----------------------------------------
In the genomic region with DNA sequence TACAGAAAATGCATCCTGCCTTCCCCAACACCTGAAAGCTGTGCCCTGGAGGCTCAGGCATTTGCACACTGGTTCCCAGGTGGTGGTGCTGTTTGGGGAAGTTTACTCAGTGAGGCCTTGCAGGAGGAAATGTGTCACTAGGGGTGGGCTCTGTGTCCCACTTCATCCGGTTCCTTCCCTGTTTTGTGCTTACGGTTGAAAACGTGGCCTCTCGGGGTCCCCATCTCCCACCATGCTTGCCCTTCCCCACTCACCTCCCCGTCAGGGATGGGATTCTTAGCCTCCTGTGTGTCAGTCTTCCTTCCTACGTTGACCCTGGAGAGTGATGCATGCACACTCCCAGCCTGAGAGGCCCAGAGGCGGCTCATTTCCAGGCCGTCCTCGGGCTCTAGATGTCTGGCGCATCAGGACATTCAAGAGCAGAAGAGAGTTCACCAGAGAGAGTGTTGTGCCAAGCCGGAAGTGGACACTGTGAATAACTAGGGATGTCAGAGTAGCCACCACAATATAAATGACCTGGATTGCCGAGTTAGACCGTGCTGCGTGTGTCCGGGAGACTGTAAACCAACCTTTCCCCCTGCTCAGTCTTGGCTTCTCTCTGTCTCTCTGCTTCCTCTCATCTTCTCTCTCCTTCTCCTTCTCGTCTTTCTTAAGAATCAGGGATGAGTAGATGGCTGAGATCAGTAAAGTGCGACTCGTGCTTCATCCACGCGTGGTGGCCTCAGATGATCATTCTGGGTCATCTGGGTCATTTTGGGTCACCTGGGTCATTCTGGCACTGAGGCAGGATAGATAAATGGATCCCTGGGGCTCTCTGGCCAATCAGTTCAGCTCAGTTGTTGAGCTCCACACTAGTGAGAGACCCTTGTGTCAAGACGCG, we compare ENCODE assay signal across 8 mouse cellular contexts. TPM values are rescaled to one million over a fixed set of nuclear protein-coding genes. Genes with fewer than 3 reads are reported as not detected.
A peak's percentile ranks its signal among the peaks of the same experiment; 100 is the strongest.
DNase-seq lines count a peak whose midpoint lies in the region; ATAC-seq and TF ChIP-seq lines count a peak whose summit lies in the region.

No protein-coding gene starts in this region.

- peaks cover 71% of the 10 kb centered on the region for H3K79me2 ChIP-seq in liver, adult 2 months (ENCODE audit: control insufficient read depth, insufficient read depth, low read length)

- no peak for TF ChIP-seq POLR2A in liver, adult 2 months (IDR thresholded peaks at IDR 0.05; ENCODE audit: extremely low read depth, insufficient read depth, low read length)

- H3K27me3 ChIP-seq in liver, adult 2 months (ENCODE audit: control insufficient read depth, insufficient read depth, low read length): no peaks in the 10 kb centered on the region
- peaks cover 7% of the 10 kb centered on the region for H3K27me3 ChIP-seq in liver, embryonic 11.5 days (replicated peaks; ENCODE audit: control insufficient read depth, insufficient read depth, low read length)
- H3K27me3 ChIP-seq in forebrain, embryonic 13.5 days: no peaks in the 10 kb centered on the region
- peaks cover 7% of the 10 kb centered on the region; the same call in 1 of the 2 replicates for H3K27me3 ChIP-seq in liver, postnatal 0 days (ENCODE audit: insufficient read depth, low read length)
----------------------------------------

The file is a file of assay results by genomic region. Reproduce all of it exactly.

In the genomic region with DNA sequence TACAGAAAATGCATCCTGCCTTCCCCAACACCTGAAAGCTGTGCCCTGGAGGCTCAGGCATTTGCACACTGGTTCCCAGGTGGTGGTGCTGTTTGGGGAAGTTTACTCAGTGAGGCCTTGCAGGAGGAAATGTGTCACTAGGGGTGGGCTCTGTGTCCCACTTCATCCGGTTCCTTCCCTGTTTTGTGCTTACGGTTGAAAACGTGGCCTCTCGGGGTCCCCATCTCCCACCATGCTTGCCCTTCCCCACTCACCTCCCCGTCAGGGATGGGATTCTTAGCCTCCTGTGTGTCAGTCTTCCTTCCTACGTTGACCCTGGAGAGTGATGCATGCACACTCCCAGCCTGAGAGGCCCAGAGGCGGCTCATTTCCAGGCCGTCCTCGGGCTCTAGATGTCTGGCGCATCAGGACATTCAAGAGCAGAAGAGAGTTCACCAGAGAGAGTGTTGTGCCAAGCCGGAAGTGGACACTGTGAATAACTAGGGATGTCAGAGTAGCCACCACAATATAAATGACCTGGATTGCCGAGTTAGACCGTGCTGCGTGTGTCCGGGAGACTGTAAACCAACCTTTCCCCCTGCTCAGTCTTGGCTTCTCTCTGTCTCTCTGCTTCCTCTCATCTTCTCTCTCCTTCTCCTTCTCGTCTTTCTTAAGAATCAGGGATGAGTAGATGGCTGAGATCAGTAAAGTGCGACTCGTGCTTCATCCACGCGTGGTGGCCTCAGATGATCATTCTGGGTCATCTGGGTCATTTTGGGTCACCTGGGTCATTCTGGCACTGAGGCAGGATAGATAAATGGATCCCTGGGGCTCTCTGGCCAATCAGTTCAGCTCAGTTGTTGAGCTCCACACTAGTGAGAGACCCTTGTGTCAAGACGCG, we compare ENCODE assay signal across 8 mouse cellular contexts. TPM values are rescaled to one million over a fixed set of nuclear protein-coding genes. Genes with fewer than 3 reads are reported as not detected.
A peak's percentile ranks its signal among the peaks of the same experiment; 100 is the strongest.
DNase-seq lines count a peak whose midpoint lies in the region; ATAC-seq and TF ChIP-seq lines count a peak whose summit lies in the region.

No protein-coding gene starts in this region.

- peaks cover 71% of the 10 kb centered on the region for H3K79me2 ChIP-seq in liver, adult 2 months (ENCODE audit: control insufficient read depth, insufficient read depth, low read length)

- no peak for TF ChIP-seq POLR2A in liver, adult 2 months (IDR thresholded peaks at IDR 0.05; ENCODE audit: extremely low read depth, insufficient read depth, low read length)

- H3K27me3 ChIP-seq in liver, adult 2 months (ENCODE audit: control insufficient read depth, insufficient read depth, low read length): no peaks in the 10 kb centered on the region
- peaks cover 7% of the 10 kb centered on the region for H3K27me3 ChIP-seq in liver, embryonic 11.5 days (replicated peaks; ENCODE audit: control insufficient read depth, insufficient read depth, low read length)
- H3K27me3 ChIP-seq in forebrain, embryonic 13.5 days: no peaks in the 10 kb centered on the region
- peaks cover 7% of the 10 kb centered on the region; the same call in 1 of the 2 replicates for H3K27me3 ChIP-seq in liver, postnatal 0 days (ENCODE audit: insufficient read depth, low read length)